Friday, 24 May 2013

Sinbad And The Eye Of The Tiger (1977)

The last, and the least, of the Sinbad movies to involve the work of Ray Harryhausen, this not only fails to live up to the previous two movies, but also fails to live up to many other Harryhausen movies.

The plot sees Sinbad (played this time by Patrick Wayne) arriving at Charak, intending to ask the prince there (Damien Thomas) for permission to marry his beautiful sister (Farah, played by Jane Seymour). Unfortunately, nobody can  see the prince because of some apparent curse. When a bunch of nasty creatures attack Sinbad and his crew, he fights them off and is directly contacted by Farah. She tells him that she believes the prince to have been cursed by the devious Zenobia (Margaret Whiting) and only a very powerful magic may cure him if it can be found within seven moons. Sinbad and his crew set off in search of the powerful Melanthius (Patrick Troughton, who doesn't really show any magical powers at all) with Farah and the prince, who is stuck in his cursed form, that of a baboon. Of course, Zenobia is in hot pursuit.

There is just something lacking from almost every aspect of this movie. The direction from Sam Wanamaker is pretty flat and lifeless, despite the fantastical premise and the bright colours on display, while the script from Beverley Cross limps from one weak set-piece to the next, giving the distinct impression that all of the better ideas had already been used up in the previous two movies.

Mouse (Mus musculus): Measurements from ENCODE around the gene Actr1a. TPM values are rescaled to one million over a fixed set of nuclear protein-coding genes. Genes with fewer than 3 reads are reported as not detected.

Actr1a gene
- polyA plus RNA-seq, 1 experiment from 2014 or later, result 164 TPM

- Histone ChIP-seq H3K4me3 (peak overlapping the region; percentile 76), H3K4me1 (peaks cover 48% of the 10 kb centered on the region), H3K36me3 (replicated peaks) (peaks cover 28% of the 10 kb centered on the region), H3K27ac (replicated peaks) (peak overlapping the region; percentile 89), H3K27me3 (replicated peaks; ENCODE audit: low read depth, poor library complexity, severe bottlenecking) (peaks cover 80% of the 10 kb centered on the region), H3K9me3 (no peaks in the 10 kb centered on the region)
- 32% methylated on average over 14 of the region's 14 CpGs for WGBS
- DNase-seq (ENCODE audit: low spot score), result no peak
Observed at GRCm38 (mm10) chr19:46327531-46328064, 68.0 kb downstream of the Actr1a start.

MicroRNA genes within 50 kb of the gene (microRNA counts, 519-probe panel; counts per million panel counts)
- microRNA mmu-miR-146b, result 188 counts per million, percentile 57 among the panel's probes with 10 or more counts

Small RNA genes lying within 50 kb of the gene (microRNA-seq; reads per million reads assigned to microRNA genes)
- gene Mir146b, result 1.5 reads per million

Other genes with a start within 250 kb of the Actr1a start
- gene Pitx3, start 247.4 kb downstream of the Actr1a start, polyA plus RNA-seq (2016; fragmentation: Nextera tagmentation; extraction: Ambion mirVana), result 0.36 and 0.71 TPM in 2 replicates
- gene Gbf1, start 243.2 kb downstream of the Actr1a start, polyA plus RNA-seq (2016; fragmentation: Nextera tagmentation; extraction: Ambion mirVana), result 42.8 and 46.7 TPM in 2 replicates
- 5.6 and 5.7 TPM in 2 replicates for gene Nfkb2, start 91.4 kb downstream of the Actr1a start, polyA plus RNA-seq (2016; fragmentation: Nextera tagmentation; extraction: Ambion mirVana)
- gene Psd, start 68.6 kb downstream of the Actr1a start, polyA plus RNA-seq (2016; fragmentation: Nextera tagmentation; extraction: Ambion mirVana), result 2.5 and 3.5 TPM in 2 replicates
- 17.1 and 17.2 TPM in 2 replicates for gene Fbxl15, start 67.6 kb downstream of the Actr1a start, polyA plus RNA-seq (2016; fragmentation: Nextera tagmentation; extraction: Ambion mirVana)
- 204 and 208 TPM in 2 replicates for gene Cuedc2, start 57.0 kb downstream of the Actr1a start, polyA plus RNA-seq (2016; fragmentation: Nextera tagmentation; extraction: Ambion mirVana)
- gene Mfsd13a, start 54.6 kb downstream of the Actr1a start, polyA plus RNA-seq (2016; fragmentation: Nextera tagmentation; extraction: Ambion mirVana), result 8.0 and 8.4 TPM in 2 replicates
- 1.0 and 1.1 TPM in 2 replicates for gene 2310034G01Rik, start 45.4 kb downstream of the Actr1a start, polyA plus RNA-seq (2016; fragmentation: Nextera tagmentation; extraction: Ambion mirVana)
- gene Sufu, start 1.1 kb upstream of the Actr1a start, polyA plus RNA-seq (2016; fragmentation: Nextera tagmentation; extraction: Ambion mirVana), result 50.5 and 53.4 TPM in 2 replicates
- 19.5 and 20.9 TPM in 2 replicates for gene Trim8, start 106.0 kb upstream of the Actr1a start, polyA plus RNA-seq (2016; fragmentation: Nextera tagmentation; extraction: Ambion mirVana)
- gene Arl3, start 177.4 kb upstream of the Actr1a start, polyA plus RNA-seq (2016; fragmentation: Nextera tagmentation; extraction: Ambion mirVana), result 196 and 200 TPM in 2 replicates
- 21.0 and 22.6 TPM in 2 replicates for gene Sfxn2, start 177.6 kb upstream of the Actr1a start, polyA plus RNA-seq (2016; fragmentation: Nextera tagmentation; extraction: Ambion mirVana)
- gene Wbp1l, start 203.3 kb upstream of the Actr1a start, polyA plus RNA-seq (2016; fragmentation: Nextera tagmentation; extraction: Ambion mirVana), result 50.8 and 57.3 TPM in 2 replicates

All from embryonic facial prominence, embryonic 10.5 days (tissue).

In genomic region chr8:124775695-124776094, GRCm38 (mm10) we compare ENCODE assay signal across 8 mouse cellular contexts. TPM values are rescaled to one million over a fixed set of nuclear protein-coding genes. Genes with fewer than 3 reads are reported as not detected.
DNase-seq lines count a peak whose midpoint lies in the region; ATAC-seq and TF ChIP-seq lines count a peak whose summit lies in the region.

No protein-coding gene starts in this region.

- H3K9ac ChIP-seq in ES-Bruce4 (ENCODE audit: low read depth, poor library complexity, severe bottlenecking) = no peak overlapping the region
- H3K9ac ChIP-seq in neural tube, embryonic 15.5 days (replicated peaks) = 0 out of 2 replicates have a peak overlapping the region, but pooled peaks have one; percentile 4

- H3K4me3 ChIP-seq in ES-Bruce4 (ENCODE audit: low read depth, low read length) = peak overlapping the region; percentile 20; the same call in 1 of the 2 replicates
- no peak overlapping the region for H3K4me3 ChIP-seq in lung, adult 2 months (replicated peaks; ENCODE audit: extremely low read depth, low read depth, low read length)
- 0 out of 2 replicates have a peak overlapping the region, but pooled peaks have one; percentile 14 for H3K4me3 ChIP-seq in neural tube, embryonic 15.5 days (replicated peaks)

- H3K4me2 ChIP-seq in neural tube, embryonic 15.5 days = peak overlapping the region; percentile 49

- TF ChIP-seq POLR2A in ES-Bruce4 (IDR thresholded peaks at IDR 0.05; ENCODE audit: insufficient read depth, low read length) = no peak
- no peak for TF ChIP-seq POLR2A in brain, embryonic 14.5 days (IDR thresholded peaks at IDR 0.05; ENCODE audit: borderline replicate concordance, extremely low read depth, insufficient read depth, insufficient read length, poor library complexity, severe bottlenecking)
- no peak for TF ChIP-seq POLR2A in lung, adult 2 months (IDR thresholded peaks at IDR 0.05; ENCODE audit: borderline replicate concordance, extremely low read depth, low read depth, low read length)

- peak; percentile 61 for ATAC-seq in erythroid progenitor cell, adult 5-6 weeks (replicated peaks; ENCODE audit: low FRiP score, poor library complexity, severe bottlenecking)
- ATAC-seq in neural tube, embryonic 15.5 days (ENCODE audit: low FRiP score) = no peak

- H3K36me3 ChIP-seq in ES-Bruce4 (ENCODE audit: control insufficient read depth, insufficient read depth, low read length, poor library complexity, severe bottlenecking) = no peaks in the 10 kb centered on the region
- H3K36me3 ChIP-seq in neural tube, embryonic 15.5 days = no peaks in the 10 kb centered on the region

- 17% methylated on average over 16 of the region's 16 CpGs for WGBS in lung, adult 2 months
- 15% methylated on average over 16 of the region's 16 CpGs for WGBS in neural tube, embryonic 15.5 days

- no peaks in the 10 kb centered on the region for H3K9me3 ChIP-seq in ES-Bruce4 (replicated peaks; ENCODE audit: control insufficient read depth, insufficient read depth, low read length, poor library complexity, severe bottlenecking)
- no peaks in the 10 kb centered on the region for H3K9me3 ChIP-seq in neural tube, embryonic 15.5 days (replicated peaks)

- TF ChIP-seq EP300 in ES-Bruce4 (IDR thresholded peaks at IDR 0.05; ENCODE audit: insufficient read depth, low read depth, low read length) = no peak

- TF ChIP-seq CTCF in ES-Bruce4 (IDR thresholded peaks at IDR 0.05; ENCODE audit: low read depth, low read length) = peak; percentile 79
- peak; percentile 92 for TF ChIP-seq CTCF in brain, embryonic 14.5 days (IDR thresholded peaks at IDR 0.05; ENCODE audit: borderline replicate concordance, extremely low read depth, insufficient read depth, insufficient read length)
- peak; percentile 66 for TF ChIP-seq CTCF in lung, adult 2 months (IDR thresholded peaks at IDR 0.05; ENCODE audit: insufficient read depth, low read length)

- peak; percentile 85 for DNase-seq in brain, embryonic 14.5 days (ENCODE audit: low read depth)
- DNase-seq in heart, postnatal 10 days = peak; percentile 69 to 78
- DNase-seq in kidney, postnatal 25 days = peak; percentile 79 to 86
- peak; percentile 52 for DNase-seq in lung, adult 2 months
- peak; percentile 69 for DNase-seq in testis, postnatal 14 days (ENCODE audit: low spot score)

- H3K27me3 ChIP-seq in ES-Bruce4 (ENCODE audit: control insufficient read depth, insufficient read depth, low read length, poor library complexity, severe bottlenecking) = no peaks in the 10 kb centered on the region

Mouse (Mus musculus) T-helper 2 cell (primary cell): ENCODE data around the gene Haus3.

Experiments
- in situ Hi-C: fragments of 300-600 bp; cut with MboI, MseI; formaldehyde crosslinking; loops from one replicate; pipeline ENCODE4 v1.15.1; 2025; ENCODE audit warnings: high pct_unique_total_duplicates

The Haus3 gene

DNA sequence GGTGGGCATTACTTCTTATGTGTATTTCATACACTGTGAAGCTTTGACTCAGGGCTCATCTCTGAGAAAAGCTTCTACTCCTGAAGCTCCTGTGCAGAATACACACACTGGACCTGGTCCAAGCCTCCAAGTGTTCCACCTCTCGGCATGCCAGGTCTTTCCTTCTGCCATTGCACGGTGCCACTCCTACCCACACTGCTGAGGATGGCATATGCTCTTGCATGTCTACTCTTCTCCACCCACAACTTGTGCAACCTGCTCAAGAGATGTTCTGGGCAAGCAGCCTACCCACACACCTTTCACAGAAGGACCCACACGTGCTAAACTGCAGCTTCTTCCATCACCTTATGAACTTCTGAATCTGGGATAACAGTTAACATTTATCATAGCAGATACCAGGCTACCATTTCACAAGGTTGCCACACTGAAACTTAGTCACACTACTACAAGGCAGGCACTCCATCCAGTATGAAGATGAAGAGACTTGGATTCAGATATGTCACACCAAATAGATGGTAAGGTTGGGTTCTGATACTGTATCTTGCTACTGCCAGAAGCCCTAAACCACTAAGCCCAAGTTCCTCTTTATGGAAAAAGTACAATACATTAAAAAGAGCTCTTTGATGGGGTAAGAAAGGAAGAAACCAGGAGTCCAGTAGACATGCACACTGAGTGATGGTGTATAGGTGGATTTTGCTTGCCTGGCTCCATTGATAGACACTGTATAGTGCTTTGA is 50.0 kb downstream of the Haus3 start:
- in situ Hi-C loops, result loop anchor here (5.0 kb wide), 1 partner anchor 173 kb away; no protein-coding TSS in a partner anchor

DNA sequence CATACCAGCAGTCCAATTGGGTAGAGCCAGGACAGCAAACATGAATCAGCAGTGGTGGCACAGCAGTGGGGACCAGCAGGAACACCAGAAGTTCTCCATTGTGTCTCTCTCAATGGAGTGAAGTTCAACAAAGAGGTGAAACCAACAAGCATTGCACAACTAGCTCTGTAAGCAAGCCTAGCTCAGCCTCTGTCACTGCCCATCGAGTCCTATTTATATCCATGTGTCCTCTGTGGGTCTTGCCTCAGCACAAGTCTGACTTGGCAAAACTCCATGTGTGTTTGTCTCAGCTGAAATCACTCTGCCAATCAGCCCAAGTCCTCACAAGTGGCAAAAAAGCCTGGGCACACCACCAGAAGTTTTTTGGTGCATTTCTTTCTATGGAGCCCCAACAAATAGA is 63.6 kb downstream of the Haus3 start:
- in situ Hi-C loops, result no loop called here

If the cast had a bit more gusto then perhaps it would all still have been moderately enjoyable, but Wayne is the worst of the three people to have played Sinbad in these movies and he's surrounded by an unmemorable mix of supporting players. Troughton is fun, I suppose, despite the apparent uselessness of his character, Whiting has fun as a villainess who kept making me think of Yzma from The Emperor's New Groove and Jane Seymour is certainly a lovely princess. Taryn Power and Kurt Christian (who was also in the previous adventure, as a different character) are just quite dull and lifeless, ill-served by the script.

At least fans of Harryhausen can always sit back and enjoy his work though, yes? Well, even that's a mixed bag this time around. The first creatures that attack Sinbad are fantastic, but they are the best thing in the film. The rest of the creatures shown onscreen range from the baboon prince to a troglodyte to an oversized wasp to a big walrus and one or two others. If you prefer to see Sinbad and company fighting against a big walrus when you could revisit the previous movie and watch him engage in a magnificent swordfight against the unforgettable Kali figure then that's your call, but I know what movie I would choose to revisit on a rainy day that sees me stuck indoors.

Sadly, it's just not a good film, though fans of magical fantasies will still find some enjoyment here.


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